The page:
Re: Memory intensive processes

William Burrow (
Wed, 11 Dec 1996 17:42:04 -0400 (AST)

On Wed, 11 Dec 1996, Richard B. Johnson wrote:

> It is apparent that you didn't understand the well-proven concept. The
> idea is that, unless actually written, the zero-filled memory doesn't have
> to exist at all! This is called "demand-zero" paging and has been used
> in VAXen forever.

System Kennunglinux (whatever) wrote me and stated that mmap()ing
/dev/zero does cause Linux to use a zero page. This answer is not
portable, however (ie algorithms from other systems that do not have
/dev/zero will not have this feature, and software from Linux won't port
easily to other systems that don't have /dev/zero).

> Note that I don't advocate copying Digital's mistakes. However we can
> learn a lot about performance by understanding how these things work. One
> of the problems with "Digital security" is that if you extend a file, the
> data is written to zero before you are allowed to access that file. That
> takes a lot of CPU cycles and hurts performance.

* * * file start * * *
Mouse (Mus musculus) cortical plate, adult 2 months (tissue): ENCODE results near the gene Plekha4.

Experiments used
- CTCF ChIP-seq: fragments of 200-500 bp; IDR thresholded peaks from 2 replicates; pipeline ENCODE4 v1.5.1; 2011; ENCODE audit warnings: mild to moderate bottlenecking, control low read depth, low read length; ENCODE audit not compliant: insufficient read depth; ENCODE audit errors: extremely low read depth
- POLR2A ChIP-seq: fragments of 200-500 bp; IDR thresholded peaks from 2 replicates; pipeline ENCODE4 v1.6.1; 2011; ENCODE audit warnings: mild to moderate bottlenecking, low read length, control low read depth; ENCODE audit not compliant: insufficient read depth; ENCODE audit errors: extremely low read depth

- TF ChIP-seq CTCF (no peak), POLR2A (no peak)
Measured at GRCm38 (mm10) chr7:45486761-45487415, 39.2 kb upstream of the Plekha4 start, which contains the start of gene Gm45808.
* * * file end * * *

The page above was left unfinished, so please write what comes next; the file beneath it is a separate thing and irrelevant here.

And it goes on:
Hmm, I thought I read in a DEC system manual that files could contain
junk from previous files. Perhaps this zeroing a file was a paranoia option?

> page. On VAXen, it knows that it doesn't even have to be written to the swap
> device because it can always re-read the program file!

Linux can do this as well. Executables are never written to swap from
what I understand. eg Turn off swap (swapoff -a) and fill RAM. Sleeping
processes will show up as swapped and activating them will cause disk

William Burrow  --  Fredericton Area Network, New Brunswick, Canada
Copyright 1996 William Burrow  
Canada's federal regulator says it may regulate content on the Internet to
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